class Node
    // Value we do not care about.
    int   childCount;
    Node* children[MAX_CHILDREN];

freeTree(Node* root)
    if (root == NULL)
    {    return;
    Node* bottomLeft  = findBottomLeft(root);

    while(root != NULL)
        // We want to use a loop not recursion.
        // Thus we need to make the tree into a list.
        // So as we hit a node move all children to the bottom left.
        for(int loop = 1;loop < root->childCount; ++loop)
            bottomLeft->children[0] = root->children[loop];
            bottomLeft->childCount  = std::max(1, bottomLeft->childCount);
            bottomLeft = findBottomLeft(bottomLeft);

        // Now we have a root with a single child
        // Now we can delete the node and move to the next node.
        Node* bad = root;
        root      = root->children[0];
        delete bad;     // Note the delete should no longer destroy the children.

Node* findBottomLeft(Node* node)
    while((node->childCount > 0) && node->children[0] != NULL))
    {    node = node->children[0];
    return node;

The above method will work as long as their is always a children[0] node (even if it is NULL). As long as you do not have to dynamically allocate space to hold children[0]. Alternatively just add one more pointer to the node object to hold the delete list and use this to turn the tree into a list.

share|improve this answer

Why is the original code throwing an exception? I'm guessing you are doing something like using the same node object in multiple places in the tree. Stack overflows are rarely caused by normal expected situations. Stack overflows are not a problem, they are the symptom of a problem.

Rewriting the code differently won't fix that; you should just investigate & fix the error.

share|improve this answer
That is not true! In his case, a stack overflow will be caused by the recursive call to Node::~Node(). No matter how correct the tree is, if it is sufficiently large, it will cause a stack overflow. – Job Aug 20 '10 at 11:39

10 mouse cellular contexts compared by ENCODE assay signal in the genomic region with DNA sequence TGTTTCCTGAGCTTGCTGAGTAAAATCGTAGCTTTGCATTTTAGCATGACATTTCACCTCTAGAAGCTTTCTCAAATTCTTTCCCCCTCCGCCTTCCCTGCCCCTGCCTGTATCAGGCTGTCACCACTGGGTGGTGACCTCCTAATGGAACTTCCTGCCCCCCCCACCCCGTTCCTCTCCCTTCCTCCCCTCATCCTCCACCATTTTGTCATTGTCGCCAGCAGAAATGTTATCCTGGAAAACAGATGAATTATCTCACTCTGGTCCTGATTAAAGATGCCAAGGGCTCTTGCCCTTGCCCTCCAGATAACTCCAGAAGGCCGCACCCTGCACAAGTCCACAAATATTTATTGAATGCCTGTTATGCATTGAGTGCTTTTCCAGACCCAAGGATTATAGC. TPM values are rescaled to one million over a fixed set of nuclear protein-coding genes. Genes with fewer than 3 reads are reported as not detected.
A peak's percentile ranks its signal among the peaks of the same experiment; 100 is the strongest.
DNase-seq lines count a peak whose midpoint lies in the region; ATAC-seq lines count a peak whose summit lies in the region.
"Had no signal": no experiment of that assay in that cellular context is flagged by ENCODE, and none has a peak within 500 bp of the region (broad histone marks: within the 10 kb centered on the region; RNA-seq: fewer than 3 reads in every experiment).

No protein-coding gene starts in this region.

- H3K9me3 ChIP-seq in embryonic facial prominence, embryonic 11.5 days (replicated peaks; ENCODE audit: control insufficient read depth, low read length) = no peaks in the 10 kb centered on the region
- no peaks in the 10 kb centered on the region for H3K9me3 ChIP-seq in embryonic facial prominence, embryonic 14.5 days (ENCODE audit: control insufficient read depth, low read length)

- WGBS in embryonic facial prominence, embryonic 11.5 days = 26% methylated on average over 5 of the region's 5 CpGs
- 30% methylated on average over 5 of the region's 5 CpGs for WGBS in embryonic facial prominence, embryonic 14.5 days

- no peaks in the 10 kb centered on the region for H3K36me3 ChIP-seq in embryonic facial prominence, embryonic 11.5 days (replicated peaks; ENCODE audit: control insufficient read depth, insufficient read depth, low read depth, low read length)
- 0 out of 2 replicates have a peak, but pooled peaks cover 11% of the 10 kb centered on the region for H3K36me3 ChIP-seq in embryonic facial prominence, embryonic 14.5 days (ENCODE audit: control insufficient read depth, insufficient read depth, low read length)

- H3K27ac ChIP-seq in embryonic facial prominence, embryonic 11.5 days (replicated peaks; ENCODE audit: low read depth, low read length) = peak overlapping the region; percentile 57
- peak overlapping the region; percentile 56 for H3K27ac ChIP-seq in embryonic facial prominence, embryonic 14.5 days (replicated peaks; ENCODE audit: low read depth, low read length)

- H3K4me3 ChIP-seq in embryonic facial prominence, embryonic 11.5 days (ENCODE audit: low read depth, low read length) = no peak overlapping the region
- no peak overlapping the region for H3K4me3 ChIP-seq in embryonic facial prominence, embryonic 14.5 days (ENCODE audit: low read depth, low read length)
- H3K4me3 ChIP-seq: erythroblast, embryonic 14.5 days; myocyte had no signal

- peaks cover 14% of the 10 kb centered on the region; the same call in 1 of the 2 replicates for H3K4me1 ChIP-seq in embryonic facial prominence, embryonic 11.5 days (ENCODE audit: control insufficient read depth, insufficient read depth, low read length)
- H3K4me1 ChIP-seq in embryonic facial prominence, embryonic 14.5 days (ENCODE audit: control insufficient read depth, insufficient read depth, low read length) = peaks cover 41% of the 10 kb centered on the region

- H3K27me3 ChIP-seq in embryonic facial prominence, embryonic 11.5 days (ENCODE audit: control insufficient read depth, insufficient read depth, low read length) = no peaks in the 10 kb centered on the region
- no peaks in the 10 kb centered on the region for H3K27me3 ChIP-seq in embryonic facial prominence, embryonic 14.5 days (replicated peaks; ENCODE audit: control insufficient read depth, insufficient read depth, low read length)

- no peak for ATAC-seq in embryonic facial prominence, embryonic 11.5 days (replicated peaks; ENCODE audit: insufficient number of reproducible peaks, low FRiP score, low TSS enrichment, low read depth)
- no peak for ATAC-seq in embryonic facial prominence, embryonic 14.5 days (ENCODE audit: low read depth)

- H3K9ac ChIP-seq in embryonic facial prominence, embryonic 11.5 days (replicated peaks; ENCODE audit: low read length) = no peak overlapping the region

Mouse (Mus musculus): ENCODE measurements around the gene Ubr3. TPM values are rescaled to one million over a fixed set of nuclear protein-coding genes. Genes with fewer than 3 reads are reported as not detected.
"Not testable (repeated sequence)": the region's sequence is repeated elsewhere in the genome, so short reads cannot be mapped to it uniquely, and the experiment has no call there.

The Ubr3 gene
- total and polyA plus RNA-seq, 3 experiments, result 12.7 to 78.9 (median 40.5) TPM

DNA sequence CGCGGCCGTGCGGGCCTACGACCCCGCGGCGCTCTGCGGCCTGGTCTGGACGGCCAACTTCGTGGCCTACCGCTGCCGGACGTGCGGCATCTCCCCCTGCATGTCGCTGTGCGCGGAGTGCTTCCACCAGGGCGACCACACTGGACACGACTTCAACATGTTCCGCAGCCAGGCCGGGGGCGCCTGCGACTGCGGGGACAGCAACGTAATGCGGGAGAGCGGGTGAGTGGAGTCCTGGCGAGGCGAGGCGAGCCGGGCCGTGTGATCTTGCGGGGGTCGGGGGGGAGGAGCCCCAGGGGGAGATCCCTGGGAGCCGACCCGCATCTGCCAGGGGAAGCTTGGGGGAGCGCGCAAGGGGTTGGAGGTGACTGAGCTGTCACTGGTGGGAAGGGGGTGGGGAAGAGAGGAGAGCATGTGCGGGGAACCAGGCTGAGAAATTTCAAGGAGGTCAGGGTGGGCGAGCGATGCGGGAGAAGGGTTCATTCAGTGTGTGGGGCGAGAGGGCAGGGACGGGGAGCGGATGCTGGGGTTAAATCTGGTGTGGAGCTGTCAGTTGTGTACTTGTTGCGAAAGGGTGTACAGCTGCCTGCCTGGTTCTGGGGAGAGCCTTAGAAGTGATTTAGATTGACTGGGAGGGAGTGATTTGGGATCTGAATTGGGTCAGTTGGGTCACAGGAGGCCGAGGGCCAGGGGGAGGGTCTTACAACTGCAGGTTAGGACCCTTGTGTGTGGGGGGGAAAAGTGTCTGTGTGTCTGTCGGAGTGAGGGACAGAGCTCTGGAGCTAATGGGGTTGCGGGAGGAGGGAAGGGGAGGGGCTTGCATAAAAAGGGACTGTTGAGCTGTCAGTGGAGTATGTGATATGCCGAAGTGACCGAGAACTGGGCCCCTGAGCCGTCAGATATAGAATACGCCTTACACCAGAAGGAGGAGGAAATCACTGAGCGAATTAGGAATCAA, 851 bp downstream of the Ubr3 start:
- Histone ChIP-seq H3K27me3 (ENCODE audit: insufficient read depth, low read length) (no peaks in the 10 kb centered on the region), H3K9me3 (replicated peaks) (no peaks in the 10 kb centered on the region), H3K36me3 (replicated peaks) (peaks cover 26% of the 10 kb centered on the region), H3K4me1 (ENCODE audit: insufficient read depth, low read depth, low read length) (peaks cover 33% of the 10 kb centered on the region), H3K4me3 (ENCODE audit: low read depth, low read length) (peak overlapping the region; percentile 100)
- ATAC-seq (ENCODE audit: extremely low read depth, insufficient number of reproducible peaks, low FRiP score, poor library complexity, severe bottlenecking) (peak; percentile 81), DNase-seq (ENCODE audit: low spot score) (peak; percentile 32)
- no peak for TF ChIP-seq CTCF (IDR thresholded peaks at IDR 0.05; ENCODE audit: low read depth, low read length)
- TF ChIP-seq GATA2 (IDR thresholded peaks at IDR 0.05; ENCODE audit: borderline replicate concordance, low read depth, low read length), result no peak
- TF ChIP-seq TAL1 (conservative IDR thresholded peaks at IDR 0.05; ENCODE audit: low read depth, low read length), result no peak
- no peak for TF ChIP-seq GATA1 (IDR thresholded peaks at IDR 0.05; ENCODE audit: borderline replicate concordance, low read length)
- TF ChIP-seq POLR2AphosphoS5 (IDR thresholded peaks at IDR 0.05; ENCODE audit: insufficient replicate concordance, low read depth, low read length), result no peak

yes absolutely. but the tree would have to be (most likely) abnormally large for that to happen. I'm not saying that legit SO's never happen, i'm saying when you encounter one in your code, your mentality should usually be to first assume it's the symptom of a problem rather than expected behavior. Of course it depends on the situation, and ultimately the best thing is to understand the bug, whether it's a legit SO or not :) – tenfour Aug 20 '10 at 11:47
@Juraj subjective terms like "extremely large" are unacceptable coming from you, since YOU are the one posting the question. This is because YOU know the size of the tree, and the rest of us don't. Rather than just telling us "it's large," why don't you tell us the size of the tree, and we can move on when necessary? It's like fixing a lamp... make sure it's plugged in and getting power before you tear it apart to find out why it doesn't turn on. – San Jacinto Aug 20 '10 at 12:08
@San Jacinto: It was just to tell that the problem really is a stack overflow caused by recursive call to Node::~Node(). The code of that destructor is not that simple as I wrote in the question. So the stack has filled up much faster. Reason why I posted this simplified/concept of destructor was that I wanted a general answer to the tree destruction problem. – Juraj Blaho Aug 20 '10 at 12:20
@San Jacinto- Right on. Just remember to unplug the lamp before taking it apart. :-) – Amardeep AC9MF Aug 20 '10 at 13:20

Is it possible to write an exception free tree destruction? How?

Perhaps this (untested code):

void destroy(Node* parent)
  while (parent)
    //search down to find a leaf node, which has no children
    Node* leaf = parent;

    while (leaf->children.count != 0)
      leaf = leaf->chilren[0];

    //remember the leaf's parent
    parent = leaf->parent;

    //delete the leaf
    if (parent)
    delete leaf; 

  } //while (parent)
share|improve this answer
It seems it may work. The only problem is you need an extra pointer to a parent in every node. But that may not be a big problem. – Juraj Blaho Aug 20 '10 at 13:34
@Juraj Alternatively you can implement it using a local variable-length collection in which you remember the list of direct ancestors from the current node to the original root. – ChrisW Aug 20 '10 at 13:45
Yes, but that would not be exception free, because when you enlarge the collection it may throw. I have edited the original post and now it contains the algorithm I have crafted based on the answers here. – Juraj Blaho Aug 20 '10 at 14:03